Top Scoops

Book Reviews | Gordon Campbell | Scoop News | Wellington Scoop | Community Scoop | Search

 

GCSB in the House on Wednesday

A compilation of videos and transcripts covering the GCSB/Dotcom affair on Wednesday.

Question Two: Winston Peters To John Key on GCSB

Question Four: David Shearer to John Key on GCSB

Transcripts of Question Two and Three
2. Rt Hon WINSTON PETERS (Leader—NZ First) to the Minister responsible for theGCSB: Specifically, have there been staff issues associated with the Government Communications Security Bureau and Dotcom affair brought to his attention by the Government Communications Security Bureau or members of the New Zealand Police, in which such staff members no longer work in their previous capacity for the Government Communications Security Bureau or any government agency; if so, what were the circumstances?

Rt Hon JOHN KEY (Minister responsible for the GCSB): The director of the Government Communications Security Bureau has raised some staff issues with me. As the member will be aware, the director made a public statement last week, which advised that an investigation had commenced within the bureau as to whether there had been unauthorised disclosure of information, and if so, its source. I do not believe that it is appropriate for me to make further comment about staff matters, which are clearly the responsibility of the director.

Rt Hon Winston Peters: Does the Prime Minister have any knowledge at all of disciplinary action being taken against an individual working for the Government Communications Security Bureau in respect of the Dotcom affair; if so, why will he not tell the House when he was first informed of it?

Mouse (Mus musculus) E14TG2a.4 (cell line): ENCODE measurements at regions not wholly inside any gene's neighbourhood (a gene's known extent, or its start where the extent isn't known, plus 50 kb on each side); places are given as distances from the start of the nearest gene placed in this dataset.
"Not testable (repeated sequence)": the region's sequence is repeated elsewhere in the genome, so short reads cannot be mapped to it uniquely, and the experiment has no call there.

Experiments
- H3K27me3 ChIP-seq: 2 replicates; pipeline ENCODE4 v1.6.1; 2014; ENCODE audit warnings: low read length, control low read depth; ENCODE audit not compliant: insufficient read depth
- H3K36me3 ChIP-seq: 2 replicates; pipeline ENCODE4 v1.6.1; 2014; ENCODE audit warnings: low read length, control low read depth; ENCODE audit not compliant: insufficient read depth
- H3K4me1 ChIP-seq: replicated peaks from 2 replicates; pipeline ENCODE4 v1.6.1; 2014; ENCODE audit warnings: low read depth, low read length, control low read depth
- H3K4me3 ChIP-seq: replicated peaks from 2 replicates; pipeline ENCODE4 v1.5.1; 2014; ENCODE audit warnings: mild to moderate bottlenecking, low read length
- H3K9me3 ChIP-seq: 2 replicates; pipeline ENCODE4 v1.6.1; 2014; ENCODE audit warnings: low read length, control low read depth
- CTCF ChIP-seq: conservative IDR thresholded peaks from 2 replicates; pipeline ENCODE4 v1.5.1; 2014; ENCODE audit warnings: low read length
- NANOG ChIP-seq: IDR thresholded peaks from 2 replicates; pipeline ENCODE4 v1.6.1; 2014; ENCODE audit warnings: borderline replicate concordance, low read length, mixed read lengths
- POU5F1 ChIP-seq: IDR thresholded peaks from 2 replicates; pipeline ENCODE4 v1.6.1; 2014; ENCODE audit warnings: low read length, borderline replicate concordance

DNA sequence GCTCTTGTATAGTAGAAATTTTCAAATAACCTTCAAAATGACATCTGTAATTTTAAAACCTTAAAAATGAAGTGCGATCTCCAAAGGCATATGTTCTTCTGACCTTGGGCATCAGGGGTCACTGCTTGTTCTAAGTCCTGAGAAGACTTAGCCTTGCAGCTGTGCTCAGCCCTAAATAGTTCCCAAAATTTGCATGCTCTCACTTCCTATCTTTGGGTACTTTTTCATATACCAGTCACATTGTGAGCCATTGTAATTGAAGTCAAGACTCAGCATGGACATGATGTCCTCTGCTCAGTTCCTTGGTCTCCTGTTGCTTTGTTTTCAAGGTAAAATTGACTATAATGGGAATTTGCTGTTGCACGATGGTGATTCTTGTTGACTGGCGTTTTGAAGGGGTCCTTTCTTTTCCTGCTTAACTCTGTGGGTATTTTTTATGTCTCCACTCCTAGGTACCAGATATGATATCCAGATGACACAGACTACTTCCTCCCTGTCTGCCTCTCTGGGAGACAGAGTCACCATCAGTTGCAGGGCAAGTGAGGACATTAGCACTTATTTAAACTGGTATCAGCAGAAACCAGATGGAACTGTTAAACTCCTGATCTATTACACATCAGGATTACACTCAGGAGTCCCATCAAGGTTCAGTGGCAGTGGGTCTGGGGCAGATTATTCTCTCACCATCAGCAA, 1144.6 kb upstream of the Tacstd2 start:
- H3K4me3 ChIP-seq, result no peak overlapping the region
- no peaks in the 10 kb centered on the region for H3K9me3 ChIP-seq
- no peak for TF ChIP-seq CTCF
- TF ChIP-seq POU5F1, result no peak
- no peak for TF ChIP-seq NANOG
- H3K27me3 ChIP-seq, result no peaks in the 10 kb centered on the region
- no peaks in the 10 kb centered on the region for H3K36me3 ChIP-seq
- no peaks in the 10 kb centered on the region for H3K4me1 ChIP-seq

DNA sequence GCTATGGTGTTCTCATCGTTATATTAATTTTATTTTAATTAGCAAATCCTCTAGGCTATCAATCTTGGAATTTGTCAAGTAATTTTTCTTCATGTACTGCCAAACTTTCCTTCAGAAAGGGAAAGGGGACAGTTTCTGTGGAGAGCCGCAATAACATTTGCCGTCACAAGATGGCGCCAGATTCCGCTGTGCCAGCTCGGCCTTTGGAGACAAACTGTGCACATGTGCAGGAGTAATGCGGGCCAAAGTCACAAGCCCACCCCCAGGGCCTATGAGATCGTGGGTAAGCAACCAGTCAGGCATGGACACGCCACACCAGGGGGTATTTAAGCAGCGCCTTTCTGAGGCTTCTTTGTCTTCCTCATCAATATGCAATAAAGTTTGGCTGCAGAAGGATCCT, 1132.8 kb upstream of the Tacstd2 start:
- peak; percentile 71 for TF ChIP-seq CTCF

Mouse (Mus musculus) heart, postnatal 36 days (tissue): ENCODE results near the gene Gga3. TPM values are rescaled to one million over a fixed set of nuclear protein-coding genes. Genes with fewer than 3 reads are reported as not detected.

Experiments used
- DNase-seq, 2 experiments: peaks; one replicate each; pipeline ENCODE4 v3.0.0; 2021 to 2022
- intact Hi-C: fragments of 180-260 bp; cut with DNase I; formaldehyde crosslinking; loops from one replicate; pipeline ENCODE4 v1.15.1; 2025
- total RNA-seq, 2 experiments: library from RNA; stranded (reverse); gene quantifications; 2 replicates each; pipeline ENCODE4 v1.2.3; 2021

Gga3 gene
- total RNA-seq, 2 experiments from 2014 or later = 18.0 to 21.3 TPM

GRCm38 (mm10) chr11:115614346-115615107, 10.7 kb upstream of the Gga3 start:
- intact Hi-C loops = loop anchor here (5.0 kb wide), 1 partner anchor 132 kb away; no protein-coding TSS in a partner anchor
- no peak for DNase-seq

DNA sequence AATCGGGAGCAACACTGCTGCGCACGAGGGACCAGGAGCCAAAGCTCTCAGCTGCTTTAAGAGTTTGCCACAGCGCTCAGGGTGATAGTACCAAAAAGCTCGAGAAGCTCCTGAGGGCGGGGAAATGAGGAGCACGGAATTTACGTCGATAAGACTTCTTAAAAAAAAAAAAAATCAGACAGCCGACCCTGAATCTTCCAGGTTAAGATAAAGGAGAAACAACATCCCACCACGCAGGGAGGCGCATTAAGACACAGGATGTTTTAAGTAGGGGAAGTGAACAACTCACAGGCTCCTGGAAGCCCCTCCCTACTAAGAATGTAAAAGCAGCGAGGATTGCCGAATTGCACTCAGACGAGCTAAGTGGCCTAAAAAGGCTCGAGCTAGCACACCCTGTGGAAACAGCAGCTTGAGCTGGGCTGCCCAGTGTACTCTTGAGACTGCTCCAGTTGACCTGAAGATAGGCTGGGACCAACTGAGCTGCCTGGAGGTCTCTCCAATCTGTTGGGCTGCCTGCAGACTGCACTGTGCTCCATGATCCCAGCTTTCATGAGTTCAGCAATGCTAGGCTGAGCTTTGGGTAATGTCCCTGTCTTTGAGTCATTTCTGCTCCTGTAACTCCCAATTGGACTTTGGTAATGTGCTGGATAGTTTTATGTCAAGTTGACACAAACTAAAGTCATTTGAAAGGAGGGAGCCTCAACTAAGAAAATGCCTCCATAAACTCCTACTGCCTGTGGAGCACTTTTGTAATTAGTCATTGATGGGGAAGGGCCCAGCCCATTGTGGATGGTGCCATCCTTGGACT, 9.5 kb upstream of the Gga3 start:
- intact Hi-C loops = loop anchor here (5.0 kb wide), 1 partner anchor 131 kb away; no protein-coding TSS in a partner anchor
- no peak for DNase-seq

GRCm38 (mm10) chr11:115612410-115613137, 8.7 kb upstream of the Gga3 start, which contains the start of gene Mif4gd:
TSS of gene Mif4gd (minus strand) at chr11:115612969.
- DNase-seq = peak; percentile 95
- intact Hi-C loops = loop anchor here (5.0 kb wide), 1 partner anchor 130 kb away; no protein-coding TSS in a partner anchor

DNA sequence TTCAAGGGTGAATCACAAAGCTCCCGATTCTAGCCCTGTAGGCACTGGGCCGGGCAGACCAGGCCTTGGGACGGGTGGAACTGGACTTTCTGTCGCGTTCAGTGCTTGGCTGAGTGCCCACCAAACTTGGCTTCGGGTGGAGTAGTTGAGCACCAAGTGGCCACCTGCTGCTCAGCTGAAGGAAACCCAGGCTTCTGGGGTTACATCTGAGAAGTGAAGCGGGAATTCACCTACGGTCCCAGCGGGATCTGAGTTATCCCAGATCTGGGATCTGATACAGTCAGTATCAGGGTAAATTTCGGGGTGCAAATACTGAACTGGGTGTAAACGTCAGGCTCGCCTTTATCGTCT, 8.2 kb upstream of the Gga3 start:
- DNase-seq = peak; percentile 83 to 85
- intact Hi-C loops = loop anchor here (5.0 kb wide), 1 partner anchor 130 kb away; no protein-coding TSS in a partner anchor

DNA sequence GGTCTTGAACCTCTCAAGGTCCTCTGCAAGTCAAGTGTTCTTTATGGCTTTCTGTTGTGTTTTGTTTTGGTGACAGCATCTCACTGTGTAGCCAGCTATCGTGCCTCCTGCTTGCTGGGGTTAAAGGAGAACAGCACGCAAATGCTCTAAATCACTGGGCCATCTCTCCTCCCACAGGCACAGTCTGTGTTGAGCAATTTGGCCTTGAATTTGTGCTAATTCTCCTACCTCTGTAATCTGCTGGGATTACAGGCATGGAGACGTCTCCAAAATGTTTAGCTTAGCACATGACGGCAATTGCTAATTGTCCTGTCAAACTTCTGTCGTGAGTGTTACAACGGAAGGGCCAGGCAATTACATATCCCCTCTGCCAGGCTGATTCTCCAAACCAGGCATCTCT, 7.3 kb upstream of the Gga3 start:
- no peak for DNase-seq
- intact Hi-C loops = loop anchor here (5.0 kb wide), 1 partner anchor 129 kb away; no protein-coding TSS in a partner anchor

Rt Hon JOHN KEY: I am not in a position to discuss staffing matters; they are a matter for the director, and best left with him.
Rt Hon Winston Peters: I raise a point of order, Mr Speaker. I am not asking him to discuss staffing matters; I am asking him whether there was a discussion relating to staffing matters that came to his attention. That is a different question.

Mr SPEAKER: I am prepared to let the member repeat his question, but that was not what his question actually asked. In case I am in error, I am happy for the member to repeat his question.

Rt Hon Winston Peters: Does he have any knowledge at all of disciplinary action being taken against an individual working for the Government Communications Security Bureau in respect of the Dotcom affair; if so, why will he not tell the House when he was first informed of it?

Rt Hon JOHN KEY: I am not in a position to confirm whether disciplinary action has or has not been taken. I am advised by the director as he sees fit. But they are ongoing staffing matters and it would be inappropriate for me to comment further.

Rt Hon Winston Peters: Is the Minister saying that he is not aware of a member of the Government Communications Security Bureau being specifically and particularly put on “gardening leave” in respect of the Kim Dotcom affair, despite the name and role of that person being widely known around Wellington?

Rt Hon JOHN KEY: What I am prepared to say is that any matters involving personnel at the Government Communications Security Bureau are a matter for the director. It would be inappropriate for me to publicly comment on those at this time.